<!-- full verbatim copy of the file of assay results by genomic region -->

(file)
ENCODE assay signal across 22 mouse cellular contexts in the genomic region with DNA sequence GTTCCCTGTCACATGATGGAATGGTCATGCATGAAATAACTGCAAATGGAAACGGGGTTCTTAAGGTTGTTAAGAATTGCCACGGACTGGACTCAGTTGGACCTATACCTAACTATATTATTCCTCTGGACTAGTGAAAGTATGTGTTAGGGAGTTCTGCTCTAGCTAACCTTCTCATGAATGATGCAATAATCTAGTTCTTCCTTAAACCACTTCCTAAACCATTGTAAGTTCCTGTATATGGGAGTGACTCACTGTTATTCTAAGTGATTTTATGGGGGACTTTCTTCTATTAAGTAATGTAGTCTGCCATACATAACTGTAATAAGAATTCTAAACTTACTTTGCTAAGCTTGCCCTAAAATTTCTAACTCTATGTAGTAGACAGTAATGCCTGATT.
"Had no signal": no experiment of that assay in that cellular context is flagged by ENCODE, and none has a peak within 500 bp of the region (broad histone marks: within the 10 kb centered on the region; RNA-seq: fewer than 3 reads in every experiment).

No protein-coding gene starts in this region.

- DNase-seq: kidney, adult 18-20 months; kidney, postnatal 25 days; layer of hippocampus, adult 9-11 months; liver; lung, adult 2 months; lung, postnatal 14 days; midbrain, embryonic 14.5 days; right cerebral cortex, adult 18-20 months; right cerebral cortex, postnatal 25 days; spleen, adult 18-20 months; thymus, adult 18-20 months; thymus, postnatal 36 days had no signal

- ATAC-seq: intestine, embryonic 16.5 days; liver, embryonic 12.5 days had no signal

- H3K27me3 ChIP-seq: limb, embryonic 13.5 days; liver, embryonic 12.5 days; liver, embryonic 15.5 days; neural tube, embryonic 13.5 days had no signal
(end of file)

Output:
ENCODE assay signal across 22 mouse cellular contexts in the genomic region with DNA sequence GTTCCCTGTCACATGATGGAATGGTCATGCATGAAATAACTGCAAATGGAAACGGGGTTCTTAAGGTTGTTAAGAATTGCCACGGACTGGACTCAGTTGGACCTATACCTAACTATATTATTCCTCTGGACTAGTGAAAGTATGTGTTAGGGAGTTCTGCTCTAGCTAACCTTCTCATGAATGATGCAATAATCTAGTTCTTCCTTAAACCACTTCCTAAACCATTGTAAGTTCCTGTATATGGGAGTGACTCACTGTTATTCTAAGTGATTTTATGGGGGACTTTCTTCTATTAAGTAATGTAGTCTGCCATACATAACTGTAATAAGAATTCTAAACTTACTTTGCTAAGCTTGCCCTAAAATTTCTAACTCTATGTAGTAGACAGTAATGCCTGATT.
"Had no signal": no experiment of that assay in that cellular context is flagged by ENCODE, and none has a peak within 500 bp of the region (broad histone marks: within the 10 kb centered on the region; RNA-seq: fewer than 3 reads in every experiment).

No protein-coding gene starts in this region.

- DNase-seq: kidney, adult 18-20 months; kidney, postnatal 25 days; layer of hippocampus, adult 9-11 months; liver; lung, adult 2 months; lung, postnatal 14 days; midbrain, embryonic 14.5 days; right cerebral cortex, adult 18-20 months; right cerebral cortex, postnatal 25 days; spleen, adult 18-20 months; thymus, adult 18-20 months; thymus, postnatal 36 days had no signal

- ATAC-seq: intestine, embryonic 16.5 days; liver, embryonic 12.5 days had no signal

- H3K27me3 ChIP-seq: limb, embryonic 13.5 days; liver, embryonic 12.5 days; liver, embryonic 15.5 days; neural tube, embryonic 13.5 days had no signal